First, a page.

Multi-Functional Biomimetic Facades

Multi-functional biomimetic adaptive façades: A case study

Aysu KURUa, Francesco FIORITOa,b, Philip OLDFIELDa, Stephen P. BONSERc
aFaculty of Built Environment, University of New South Wales, Sydney, Australia
bDepartment of Civil, Environmental, Land, Building Engineering and Chemistry, Polytechnic University of Bari, Bari, Italy
cSchool of Biological, Earth and Environmental Sciences, University of New South Wales, Sydney, Australia

Fig. 1 A new framework for designing multi-functional biomimetic adaptive façades

Adaptive façades can be described as being able to express changes in form and function, and these changes are associated with desired aspects of building performance. Perhaps the best place to search for innovations in adaptive façades is in nature, where every organism has evolved multiple adaptations to survive in stressful environments.

These strategies can be classified as dynamic or static depending on how they are induced by environmental stimuli. Translating strategies that control multiple parameters in biological organisms to the design of multi-functional biomimetic adaptive façades shows great potential.

Fig. 2 Mapping biological mechanisms of the barrel cactus (Echinocactus grusonii)

Given this, the research here explores dynamic and static mechanisms in nature to develop the design of a multi-functional biomimetic adaptive facade to improve thermal comfort in naturally ventilated buildings. A specific case study is designed from the principles of the morphological and physiological adaptations found in the barrel cactus (Echinocactus grusonii).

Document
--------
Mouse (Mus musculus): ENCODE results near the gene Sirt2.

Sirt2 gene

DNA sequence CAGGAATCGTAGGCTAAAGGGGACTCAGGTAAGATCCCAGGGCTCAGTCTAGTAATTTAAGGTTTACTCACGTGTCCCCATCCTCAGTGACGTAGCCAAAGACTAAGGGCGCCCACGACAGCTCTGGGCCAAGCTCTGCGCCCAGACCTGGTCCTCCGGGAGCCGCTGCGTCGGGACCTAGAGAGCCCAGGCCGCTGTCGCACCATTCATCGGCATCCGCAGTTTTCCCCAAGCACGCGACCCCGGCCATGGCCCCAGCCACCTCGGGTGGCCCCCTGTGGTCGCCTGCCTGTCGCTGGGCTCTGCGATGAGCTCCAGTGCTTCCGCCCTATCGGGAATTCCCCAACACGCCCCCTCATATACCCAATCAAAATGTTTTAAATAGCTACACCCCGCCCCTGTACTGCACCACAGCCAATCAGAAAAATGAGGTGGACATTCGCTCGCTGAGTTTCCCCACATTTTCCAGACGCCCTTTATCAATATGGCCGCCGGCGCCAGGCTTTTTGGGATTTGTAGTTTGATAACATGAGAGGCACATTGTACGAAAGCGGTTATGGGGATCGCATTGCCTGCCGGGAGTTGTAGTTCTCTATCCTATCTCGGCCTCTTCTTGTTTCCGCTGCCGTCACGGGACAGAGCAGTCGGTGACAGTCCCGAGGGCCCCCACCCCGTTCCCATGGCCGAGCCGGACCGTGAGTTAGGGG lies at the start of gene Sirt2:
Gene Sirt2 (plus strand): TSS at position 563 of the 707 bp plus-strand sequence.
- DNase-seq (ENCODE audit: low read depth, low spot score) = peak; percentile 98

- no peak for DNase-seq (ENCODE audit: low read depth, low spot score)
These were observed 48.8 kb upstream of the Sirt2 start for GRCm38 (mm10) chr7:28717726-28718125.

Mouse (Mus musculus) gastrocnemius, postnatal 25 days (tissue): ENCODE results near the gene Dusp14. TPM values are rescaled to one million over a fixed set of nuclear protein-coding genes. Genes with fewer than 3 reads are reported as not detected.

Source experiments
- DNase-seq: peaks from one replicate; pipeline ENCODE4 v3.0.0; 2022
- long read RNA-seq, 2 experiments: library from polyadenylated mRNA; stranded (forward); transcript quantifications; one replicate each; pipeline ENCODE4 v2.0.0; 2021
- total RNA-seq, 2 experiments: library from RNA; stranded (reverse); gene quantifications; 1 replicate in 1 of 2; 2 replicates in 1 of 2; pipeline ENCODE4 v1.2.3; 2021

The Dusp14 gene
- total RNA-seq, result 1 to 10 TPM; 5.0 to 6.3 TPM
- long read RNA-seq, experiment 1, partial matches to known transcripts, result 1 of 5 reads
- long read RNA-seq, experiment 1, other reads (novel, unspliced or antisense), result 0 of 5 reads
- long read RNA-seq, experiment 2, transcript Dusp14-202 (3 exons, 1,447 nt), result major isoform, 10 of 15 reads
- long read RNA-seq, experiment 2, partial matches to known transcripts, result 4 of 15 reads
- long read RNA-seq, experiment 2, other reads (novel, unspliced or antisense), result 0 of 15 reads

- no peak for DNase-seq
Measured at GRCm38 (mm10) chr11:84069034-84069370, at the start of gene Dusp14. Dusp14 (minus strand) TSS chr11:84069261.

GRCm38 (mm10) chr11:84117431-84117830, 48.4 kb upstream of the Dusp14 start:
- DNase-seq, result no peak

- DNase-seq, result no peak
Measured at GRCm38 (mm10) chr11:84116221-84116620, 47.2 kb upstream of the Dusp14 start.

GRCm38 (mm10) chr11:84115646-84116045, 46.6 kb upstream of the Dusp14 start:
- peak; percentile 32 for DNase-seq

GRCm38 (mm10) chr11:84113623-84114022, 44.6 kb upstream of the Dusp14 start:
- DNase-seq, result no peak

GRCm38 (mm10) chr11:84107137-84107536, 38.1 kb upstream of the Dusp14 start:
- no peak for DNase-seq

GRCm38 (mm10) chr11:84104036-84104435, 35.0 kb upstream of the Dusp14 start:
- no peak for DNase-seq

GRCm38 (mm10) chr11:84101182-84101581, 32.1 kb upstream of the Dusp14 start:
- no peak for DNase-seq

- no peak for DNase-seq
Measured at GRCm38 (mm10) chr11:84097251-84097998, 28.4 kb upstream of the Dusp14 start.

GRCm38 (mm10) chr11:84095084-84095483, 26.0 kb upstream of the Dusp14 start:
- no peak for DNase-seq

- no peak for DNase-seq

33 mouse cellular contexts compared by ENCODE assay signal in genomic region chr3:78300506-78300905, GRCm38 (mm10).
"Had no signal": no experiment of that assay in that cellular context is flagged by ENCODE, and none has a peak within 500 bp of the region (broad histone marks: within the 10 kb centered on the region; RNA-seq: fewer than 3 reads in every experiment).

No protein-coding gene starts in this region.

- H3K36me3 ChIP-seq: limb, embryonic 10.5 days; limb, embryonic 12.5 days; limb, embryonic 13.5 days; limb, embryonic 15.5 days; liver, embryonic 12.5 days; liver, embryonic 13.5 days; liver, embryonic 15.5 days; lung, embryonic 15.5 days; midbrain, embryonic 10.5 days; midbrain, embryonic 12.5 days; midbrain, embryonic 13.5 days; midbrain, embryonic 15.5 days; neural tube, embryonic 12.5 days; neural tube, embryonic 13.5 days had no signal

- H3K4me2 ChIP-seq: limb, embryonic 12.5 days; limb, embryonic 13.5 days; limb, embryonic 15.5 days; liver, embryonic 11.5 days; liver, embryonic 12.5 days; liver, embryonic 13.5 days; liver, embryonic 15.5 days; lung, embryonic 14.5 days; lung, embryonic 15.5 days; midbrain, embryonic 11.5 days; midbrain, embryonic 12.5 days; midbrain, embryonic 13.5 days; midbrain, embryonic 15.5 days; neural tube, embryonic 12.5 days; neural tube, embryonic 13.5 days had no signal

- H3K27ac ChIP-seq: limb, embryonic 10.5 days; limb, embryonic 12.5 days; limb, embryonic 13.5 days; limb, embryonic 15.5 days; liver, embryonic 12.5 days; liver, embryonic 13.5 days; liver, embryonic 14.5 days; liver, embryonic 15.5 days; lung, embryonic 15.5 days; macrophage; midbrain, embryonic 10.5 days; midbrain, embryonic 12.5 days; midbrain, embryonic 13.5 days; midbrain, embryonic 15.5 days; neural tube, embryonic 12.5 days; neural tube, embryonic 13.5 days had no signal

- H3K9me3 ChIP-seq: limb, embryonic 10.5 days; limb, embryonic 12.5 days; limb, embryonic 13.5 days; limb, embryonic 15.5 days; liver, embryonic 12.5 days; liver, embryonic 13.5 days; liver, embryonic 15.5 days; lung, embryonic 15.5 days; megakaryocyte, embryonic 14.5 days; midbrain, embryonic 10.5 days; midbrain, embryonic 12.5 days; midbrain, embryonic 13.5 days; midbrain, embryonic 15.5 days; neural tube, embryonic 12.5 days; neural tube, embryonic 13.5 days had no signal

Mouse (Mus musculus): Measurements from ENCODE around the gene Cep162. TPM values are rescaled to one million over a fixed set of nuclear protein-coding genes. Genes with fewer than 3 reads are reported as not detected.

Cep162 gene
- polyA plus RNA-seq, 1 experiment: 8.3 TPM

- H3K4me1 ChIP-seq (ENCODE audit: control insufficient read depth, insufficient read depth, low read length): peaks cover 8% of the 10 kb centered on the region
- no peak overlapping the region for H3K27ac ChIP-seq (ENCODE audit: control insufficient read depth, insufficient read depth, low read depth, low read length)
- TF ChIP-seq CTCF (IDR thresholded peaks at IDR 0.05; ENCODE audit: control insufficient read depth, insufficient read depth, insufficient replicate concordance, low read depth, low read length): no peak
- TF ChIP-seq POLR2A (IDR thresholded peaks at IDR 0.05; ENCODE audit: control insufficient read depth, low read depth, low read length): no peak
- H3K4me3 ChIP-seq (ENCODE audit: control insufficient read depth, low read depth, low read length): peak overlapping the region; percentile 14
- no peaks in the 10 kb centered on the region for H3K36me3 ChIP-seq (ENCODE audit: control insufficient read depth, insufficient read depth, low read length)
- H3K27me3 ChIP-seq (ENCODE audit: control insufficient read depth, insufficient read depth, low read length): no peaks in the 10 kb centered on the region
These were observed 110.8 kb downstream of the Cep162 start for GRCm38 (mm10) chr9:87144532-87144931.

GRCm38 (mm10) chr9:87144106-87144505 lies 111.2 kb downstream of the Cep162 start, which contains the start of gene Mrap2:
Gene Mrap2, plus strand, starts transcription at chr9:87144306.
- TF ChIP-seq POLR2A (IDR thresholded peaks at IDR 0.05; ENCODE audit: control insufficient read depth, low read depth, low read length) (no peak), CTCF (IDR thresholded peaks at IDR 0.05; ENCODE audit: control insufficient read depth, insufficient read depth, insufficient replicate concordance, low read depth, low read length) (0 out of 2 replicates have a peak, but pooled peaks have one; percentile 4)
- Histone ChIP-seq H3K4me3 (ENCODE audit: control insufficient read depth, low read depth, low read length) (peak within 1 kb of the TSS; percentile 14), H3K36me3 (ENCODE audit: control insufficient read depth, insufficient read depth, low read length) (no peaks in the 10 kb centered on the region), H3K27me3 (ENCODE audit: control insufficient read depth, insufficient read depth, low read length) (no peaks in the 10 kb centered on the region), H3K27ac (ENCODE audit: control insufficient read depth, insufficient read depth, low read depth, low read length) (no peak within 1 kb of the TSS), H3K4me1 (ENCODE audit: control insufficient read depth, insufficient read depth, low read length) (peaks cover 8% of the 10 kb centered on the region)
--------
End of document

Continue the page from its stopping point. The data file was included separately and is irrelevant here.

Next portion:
These include: the form of the cortex; the morphology of areoles and spines; and plant responses to stressful conditions through opening and closing stomata. These adaptations are translated into a design of a multi-functional biomimetic adaptive façade.

Fig. 3 The barrel cactus (Echinocactus grusonii) a) swollen, b) shrinking; and c) areoles and spines (Source: New York Botanical Garden)

An environmental analysis for the case study is conducted with a defined performance target to improve thermal comfort in naturally ventilated school buildings. Simulations demonstrate there is a 51.5% improvement in ‘ASHRAE55-2010 90% Acceptability Limits’, and 67.5% in ‘80% Acceptability Limits’ when incorporating the multi-functional biomimetic façade, as compared to traditional construction.

The study demonstrates the performance potential of design generation from mechanisms in nature in the development of multi-functional adaptable facades.

Fig. 4 a) Fully open/ventilating, b) fully closed/shading, c) intermediate/shading ventilating states, d) displacement in y-axis, e) displacement in x-axis, and f) displacement in both x and y-axes of the façade component

The façade is the barrier between the inside and outside of a building. Similar to the skin of animals or epidermal tissue of stems, the building façade withstands fluctuating climatic conditions. A successful façade design is expected to meet several functional requirements and regulate multiple environmental factors. In nature, there is an extensive array of organisms specialised in different functions.

Fig. 5 Shading study of the whole façade design

The translation of biological solutions into adaptive façades would benefit from billion years of evolution. Given this, the research here aims to develop an approach for designing multi-functional biomimetic adaptive facades.

The first paper in this series (Multi-functional biomimetic adaptive façades: Developing a framework is also written as part of FAÇADE 2018 Final Conference of COST TU1403 “Adaptive Façades Network”), describes the development of a design framework that others can follow to design multi-functional biomimetic adaptive façades.

This paper expands this, by demonstrating the implementation of the framework through a case study school building. The resultant multi-functional biomimetic adaptive façade is simulated to demonstrate its performance improving thermal comfort.

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